But the period when tarocchi was invented was shortly after the Great Western Schism, when popes and antipopes proliferated. If we understand the game to have been invented the very late 1430s, there is another unprecedented circumstance that might have inspired the metaphor of the equal-papi rule – the Council of Ferrara-Florence, for the Union of the Eastern and Western Churches. For the first and perhaps only time in history, this brought together the Patriarch of Constantinople and the Bishop of Rome, and the emperors of East and West. For the western emperor, of course, there was a twist (see further below).

While the Western Schism was two decades past in the late 1430s, the Conciliar Controversy raged on, with a group of churchmen in Basel opposing the authority of Eugene IV in Italy (Bologna-Ferrara-Florence). This opposition broke into open schism in June 1439, when the Council deposed Eugene IV, and in November, when it elected Amadeus VIII, the former duke of Savoy (and father-in-law of Filippo Maria Visconti), as pope, with Amadeus taking the name Felix V. Felix had little tangible support, but Filippo Maria in Milan and King Alfonso of Aragon (then at war with René d'Anjou in Naples) offerred political support in return for favours. Despite a promise a year before not to do so (Gill p. 140) Filippo Maria made it Milanese policy to recognize Felix as pope, and had decrees posted announcing this recognition, including in Bologna on 21 July 1439 (RIS XVIII, 1/4 (Corpus Chronicorum Bononiensium, vol. 4) Cronaca A p. 95, Cronaca B p. 96). The Bolognese chronicles are explicit about “two popes,” dui papi, at this time. Chronicle A ("Cronaca Rampona") of RIS XVIII, 1/4 p. 97, says of Eugene after this - "Del mese de novembre el concilio de Basilea si creò uno papa, lo quale papa si era ducha et signore de Savoglia in prima che fusse facto papa. Et in quello tempo era papa Eugenio quarto che steva in Fiorenza, ma havea pocho credito". The Chronicle B omits the final slight - "El concilio de Basilea creò uno papa del mese de novembre, el quale fuo chiamato papa Felice quarto. El qual papa era segnore e ducha de Savoglia in prima che fosse fato papa. Sì che in questo tempo erano dui papi, zoé papa Euzenio, che demorava in quel tempo in Fiorenza."

It is also true that 1438-39 was the first and only time ever that the Patriarch of Constantiople and the Emperor travelled together to the West. It may have been the first time in centuries that any Patriarch had travelled outside of Byzantium. Similarly, I cannot find the last time that the Pope of Rome and the Patriarch of Constantiople were under the same roof, let alone with the emperor, of east or west.

What of the two emperors? The long-lived emperor, Sigismondo, strongly supported the planned council of union, but had died in December 1437, unable to attend (note). The imperial presence was represented by an empty throne, placed on the papal side of the church at the same height and facing the emperor of the east on the other side (Syropoulos IV, 39-40; Acta Latina pp. 28-29). Sigismondo's successor as King of the Romans, Albert, was also unable to attend, and died in October, 1439. Although never crowned as such, the chroniclers of the time called him emperor, as heir-apparent (Ghirardacci p. 60; source for western imperial respresentatives). The union of the churches was signed on 6 July 1439, so Albert was the de facto emperor at the time.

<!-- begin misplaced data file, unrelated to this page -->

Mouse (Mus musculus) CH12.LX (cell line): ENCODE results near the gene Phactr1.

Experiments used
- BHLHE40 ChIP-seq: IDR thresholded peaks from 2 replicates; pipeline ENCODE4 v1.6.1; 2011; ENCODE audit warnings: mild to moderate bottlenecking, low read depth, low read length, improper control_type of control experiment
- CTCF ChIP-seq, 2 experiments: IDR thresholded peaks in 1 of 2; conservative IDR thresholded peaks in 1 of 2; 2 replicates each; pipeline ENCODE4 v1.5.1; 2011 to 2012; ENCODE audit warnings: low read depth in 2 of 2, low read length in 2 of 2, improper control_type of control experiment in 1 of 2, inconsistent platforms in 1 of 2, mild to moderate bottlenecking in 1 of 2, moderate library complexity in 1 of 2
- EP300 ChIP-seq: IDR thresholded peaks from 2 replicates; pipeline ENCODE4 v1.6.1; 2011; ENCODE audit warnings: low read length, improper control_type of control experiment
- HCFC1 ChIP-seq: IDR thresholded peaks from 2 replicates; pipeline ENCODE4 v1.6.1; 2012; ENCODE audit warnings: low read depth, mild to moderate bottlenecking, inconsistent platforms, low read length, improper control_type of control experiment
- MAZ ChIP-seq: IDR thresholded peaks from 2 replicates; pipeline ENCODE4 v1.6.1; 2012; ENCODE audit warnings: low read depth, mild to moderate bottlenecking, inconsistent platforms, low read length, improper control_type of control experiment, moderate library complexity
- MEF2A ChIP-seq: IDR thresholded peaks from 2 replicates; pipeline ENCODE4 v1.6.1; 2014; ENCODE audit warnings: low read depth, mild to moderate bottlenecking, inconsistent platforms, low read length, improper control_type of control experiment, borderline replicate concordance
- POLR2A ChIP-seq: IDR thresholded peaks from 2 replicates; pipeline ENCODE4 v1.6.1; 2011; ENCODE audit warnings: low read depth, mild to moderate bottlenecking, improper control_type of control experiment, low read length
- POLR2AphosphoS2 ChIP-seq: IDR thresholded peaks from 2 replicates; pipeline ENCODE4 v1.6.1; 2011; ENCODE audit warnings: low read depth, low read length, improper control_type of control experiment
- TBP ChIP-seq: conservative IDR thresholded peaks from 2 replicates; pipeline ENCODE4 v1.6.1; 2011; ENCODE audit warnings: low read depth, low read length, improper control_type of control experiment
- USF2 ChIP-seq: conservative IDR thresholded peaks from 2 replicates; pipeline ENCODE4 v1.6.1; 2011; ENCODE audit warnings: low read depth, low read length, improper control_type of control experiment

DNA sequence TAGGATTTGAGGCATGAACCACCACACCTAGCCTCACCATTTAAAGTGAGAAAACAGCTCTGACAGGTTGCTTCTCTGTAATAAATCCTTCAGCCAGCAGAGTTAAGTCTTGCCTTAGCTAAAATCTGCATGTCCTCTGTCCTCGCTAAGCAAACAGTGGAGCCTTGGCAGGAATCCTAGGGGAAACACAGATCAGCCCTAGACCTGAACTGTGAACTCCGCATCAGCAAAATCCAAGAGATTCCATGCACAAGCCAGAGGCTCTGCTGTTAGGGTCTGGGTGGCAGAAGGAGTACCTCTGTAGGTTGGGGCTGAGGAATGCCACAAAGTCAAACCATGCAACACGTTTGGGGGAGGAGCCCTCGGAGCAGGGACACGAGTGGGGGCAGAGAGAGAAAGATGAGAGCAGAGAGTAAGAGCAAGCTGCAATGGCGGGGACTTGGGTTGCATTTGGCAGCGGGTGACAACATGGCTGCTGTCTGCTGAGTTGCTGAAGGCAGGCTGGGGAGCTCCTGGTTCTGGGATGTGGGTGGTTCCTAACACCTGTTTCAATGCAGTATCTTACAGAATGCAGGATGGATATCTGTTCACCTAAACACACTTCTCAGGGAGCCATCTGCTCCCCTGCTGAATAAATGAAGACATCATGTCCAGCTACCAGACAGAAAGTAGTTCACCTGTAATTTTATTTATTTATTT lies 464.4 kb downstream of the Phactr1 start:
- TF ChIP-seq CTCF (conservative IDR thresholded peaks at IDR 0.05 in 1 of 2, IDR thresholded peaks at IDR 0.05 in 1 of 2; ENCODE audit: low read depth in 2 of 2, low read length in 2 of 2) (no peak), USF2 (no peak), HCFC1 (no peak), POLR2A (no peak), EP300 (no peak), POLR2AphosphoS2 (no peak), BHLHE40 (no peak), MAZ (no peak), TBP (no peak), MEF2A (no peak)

Although the Milanese rule of Bologna was short-lived, Filippo Maria made sure to cement the relationship between the duchy and Bologna by arranging for his cousin, his great-uncle Bernabò's grand-daughter, Donnina Visconti, to marry the first citizen of Bologna, Annibale Bentivoglio. The wedding was celebrated in Bologna on 7 May, 1441, with grand festivities. Although Filippo Maria reliquished control of Bologna in December, 1441, Donnina remained in his favour, and he granted her and her legitimate male descendants the feud of Granozzo, west of Milan toward Vercelli, on 9 August 1442 (Cengarle, ASMi 49 c. 100-106v). Annibale Bentivoglio was assassinated at a baptism on St. John the Baptist day, 1445, but Donnina had by then become the mother of two children, Antonia, and Giovanni. Giovanni (1443-1508) would go on to become the first citizen or de facto signore of Bologna as Giovanni II Bentivoglio.

Summary

The equal-papi rule is of XV century origin, surviving in Bologna and Piemonte-Savoy. The rule is a game within the game, symbolizing the changing balance of power between papal and secular rule. This interpretation is shared by a XVI century interpreter and an XVIII century interpreter. In light of the similar vocabulary and the order of the items, it seems likely that both authors had seen a collection of documents written in praise of Bologna's preeminence in the X to XIV centuries, among which was a praise of Bolognese tarocchi. The date of these documents may be as early as the beginning of the XVI century, if not earlier. Two other writers of the XVIII century also saw a collection of extremely old documents which included the rules of the game of tarocchini. It seems possible that these were the same documents that the XVI century author saw, although he did not indicate that they contained rules for the game.